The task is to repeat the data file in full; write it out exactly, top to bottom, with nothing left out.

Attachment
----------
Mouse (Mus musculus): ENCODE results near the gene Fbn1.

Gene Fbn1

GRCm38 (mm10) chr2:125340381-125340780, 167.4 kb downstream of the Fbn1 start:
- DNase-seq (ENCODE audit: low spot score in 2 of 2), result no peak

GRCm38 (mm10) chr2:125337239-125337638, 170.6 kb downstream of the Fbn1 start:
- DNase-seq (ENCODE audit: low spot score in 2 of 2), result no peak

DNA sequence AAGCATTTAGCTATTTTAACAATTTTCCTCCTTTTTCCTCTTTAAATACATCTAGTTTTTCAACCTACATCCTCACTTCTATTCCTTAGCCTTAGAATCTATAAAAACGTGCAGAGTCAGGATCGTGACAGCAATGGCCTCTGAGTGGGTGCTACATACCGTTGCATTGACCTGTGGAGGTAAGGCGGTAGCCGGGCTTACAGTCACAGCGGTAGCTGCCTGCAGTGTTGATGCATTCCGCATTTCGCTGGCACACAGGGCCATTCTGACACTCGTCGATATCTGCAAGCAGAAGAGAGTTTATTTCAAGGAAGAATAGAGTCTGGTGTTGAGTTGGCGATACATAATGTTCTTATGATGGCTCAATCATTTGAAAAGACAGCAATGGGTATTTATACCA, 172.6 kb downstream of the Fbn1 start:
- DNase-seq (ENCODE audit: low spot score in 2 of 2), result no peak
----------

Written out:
Mouse (Mus musculus): ENCODE results near the gene Fbn1.

Gene Fbn1

GRCm38 (mm10) chr2:125340381-125340780, 167.4 kb downstream of the Fbn1 start:
- DNase-seq (ENCODE audit: low spot score in 2 of 2), result no peak

GRCm38 (mm10) chr2:125337239-125337638, 170.6 kb downstream of the Fbn1 start:
- DNase-seq (ENCODE audit: low spot score in 2 of 2), result no peak

DNA sequence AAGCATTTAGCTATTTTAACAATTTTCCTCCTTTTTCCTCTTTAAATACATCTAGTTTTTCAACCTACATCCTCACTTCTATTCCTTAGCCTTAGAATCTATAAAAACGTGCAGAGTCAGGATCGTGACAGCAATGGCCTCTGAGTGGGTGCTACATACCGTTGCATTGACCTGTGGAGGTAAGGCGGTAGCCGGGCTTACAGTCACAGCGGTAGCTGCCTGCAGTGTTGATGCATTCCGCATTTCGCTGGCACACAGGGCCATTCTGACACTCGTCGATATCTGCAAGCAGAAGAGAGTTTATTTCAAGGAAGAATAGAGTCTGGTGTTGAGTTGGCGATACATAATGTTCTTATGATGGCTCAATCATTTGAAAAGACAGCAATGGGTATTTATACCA, 172.6 kb downstream of the Fbn1 start:
- DNase-seq (ENCODE audit: low spot score in 2 of 2), result no peak